I have a WGS dataset consisting of ~2000 samples. I want to look at the co-occurrence of mutations (ie. how often a given pair of genes is mutated in the same strain). The way I'm doing this requires the creation of a 30,000 X 30,000 matrix to represent all pairwise comparisons of genes in the genome. I tried this in R but it just stalls.

Any suggestions? I'm most proficient and R and Python but I've been looking for an excuse to learn C/C++/Java for ages so this might be a good opportunity. Also, I have access to a compute cluster (which includes, amongst other things, some 96GB nodes).

What is it you're trying to do ? Do you want to compute this matrix or do you have it already and want to process it in some ways ?
In the first instance, you could parallelize the computation of the matrix e.g. by row and reassemble the pieces you need in a full matrix at the end.
If most of the elements are 0, you could try using a sparse matrix format (see for example the Matrix package in R).
However, a 30 000 x 30 000 matrix should require "only" ~7 GB of RAM (assuming 8 bytes per cell).

Each i,jth cell would contain the number of times gene i and gene j are mutated in the same train, so this would be have to be computed. The plan is to then make a second matrix with the Poisson probability for the value i,j based on the occurrence of mutation in gene i and j. Your parallelization idea might work nicely.

R isn't anywhere near memory efficient. It's going to need more RAM than we can estimate.
I suggest this task be computed as a list of genes, so each is a separate entity that does not need to be kept in memory. Call an optimized program like bedtools to calculate each row for you in one step.

Shane Neph and I came up with a tool called byte-store to store encoded pairwise score data on disk in one byte per comparison, as well as offer random access querying, calculating byte offsets from sort-bed-sorted BED coordinates of interest. The approach in byte-store is useful for generate-once-lookup-often operations, like Monte Carlo sampling, etc.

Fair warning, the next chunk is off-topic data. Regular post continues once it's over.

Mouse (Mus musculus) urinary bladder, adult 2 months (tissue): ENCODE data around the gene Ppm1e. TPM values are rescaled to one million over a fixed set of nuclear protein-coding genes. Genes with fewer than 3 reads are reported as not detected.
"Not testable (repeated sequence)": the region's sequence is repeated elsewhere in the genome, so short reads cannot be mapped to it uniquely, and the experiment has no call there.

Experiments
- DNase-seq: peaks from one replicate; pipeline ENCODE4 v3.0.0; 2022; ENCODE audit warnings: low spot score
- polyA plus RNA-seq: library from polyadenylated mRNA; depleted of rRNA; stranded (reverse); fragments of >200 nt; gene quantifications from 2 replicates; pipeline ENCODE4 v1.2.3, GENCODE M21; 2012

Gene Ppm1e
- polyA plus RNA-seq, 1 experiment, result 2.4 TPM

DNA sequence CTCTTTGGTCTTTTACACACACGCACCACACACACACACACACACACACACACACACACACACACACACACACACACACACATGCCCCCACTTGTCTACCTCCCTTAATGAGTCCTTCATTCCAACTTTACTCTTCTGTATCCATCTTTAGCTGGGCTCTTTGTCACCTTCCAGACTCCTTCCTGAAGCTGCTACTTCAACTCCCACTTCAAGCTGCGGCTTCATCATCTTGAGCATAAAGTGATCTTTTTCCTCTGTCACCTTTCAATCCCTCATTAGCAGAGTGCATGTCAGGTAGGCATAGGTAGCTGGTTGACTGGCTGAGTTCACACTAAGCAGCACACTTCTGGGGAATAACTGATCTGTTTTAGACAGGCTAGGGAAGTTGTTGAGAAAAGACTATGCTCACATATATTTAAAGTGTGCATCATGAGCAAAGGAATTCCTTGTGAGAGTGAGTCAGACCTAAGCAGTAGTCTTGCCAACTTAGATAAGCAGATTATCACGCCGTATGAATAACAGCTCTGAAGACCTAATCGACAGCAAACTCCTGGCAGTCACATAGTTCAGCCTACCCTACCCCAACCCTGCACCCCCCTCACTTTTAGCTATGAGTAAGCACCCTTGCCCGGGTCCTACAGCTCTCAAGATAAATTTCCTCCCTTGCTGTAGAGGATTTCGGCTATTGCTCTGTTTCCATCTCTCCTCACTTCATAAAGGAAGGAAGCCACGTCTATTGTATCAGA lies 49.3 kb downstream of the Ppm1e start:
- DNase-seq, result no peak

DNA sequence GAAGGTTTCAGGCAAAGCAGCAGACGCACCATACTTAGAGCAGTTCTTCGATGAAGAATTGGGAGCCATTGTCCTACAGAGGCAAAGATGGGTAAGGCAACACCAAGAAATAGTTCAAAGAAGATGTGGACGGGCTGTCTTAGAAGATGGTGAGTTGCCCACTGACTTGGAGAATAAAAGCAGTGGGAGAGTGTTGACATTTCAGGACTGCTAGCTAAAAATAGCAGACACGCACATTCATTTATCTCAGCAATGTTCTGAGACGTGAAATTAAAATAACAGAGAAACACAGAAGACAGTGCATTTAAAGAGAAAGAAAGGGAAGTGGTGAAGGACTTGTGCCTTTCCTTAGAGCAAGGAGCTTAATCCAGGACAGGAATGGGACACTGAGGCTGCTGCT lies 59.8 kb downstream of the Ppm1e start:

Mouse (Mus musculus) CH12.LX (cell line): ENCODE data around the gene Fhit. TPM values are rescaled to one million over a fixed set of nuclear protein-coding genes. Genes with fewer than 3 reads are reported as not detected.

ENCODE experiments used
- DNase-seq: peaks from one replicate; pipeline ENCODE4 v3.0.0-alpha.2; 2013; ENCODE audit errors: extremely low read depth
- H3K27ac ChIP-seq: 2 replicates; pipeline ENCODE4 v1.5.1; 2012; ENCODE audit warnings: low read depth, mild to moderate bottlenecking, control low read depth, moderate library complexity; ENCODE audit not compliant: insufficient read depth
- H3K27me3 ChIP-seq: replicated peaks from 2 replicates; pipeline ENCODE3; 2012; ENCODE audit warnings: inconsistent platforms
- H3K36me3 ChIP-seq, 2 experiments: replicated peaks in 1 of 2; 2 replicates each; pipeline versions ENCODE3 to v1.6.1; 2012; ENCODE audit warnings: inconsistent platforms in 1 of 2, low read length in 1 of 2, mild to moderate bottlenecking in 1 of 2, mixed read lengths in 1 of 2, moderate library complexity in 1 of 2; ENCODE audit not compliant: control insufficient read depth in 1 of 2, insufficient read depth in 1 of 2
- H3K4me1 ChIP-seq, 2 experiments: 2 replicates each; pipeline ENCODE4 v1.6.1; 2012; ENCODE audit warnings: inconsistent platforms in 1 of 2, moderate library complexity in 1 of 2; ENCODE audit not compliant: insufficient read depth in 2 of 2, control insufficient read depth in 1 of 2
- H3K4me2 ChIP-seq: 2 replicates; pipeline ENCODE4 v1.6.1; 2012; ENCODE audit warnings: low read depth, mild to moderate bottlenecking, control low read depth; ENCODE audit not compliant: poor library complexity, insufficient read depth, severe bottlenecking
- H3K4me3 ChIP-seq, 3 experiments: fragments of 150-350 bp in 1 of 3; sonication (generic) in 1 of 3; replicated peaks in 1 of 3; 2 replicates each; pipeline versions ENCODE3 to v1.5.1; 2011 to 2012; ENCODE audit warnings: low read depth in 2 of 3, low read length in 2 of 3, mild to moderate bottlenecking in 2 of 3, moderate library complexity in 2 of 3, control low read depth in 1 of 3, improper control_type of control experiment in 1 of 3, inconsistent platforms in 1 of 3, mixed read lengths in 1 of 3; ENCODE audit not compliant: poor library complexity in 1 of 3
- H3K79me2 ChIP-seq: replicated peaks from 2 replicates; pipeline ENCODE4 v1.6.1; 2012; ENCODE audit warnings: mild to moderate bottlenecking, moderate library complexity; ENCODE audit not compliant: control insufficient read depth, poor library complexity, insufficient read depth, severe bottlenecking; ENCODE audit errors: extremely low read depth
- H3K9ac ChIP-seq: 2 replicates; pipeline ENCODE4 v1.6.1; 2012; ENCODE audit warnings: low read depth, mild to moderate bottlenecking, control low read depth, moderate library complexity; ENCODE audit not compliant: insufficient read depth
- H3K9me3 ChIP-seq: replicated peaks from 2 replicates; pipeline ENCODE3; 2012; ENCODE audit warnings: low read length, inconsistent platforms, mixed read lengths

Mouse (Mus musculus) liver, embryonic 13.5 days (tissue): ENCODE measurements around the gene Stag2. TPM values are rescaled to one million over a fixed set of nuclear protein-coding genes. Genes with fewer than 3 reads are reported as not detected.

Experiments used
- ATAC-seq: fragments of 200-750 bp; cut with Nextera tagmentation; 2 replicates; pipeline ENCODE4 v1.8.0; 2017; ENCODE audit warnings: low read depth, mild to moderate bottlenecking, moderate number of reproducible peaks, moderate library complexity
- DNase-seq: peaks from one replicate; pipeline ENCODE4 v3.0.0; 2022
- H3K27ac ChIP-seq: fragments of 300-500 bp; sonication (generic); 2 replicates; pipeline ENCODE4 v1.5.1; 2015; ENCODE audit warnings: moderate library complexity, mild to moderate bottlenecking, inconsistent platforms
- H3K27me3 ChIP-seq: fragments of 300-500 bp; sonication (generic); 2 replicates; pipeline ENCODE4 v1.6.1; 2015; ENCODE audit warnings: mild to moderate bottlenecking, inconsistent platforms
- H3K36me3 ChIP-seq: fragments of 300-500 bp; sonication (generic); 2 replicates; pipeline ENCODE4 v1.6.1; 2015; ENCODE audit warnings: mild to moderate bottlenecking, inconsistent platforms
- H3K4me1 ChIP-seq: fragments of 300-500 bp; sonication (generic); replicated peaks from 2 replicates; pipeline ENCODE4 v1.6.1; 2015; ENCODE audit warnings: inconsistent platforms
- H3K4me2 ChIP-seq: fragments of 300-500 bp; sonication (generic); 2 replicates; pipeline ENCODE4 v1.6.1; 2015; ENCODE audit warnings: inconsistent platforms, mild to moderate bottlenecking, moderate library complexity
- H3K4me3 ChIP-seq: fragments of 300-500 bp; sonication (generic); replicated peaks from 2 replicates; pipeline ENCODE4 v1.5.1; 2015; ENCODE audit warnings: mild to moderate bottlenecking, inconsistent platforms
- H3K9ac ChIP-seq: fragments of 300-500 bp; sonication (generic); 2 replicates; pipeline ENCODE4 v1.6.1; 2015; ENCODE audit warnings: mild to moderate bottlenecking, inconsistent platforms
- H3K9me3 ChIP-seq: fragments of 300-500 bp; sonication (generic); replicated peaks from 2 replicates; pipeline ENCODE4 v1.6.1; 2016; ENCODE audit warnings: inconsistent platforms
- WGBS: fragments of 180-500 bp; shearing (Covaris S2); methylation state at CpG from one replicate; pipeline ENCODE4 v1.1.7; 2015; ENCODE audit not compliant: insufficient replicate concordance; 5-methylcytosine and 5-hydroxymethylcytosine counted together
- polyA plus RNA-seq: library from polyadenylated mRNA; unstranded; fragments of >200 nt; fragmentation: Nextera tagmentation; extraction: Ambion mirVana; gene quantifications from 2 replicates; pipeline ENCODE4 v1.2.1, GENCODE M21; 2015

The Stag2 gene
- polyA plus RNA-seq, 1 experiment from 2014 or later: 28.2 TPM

The byte-store tool includes Pearson r and Spearman's rho correlation scoring functions, which map scores between -1 and 1 to a single byte value. If you want to learn some C, you could write a function pointer that implements a custom pairwise scoring function for your dataset, and you might remap the correlation score range to your dataset's particular score range through an easy rescale function (you specify your min-max and remap a score to this range). Your dataset would be a 900MB file (30k * 30k bytes).

Thanks for all the suggestions! In the end I went for a row-by-row appraoch, as suggested by Jean-Karim Heriche karl.stamm. Using this approach as it is would take 10 days to run on the cluster. However, the approach has some helpful advantages, one of which being that I am now able to embarrassingly parallelize the process by assigning subsets of rows to different processors on the cluster. Another trick I used was to remove the first gene of each row after the row has been analysed. This prevents reciprocal gene-gene combinations from being counted twice and effectively converts the matrix into an upper-triangular matrix. Because the rows lower down will be shorter, they will take less time to process, so I can assign more and more rows to a given processor as I iterate through the rows. By employing the above, I got the run time down to ~7 hours.

What is it you're trying to do ? Do you want to compute this matrix or do you have it already and want to process it in some ways ? In the first instance, you could parallelize the computation of the matrix e.g. by row and reassemble the pieces you need in a full matrix at the end. If most of the elements are 0, you could try using a sparse matrix format (see for example the Matrix package in R). However, a 30 000 x 30 000 matrix should require "only" ~7 GB of RAM (assuming 8 bytes per cell).

Each i,jth cell would contain the number of times gene i and gene j are mutated in the same train, so this would be have to be computed. The plan is to then make a second matrix with the Poisson probability for the value i,j based on the occurrence of mutation in gene i and j. Your parallelization idea might work nicely.

R isn't anywhere near memory efficient. It's going to need more RAM than we can estimate. I suggest this task be computed as a list of genes, so each is a separate entity that does not need to be kept in memory. Call an optimized program like bedtools to calculate each row for you in one step.

At least on my Mac, R 3.3.2 appears to deal with matrices in an efficient way:

which is ~7 GB.

instead of a matrix can't you use a table with 3 columns

`LEFT TOP VALUE`

and then use the common linux tools ?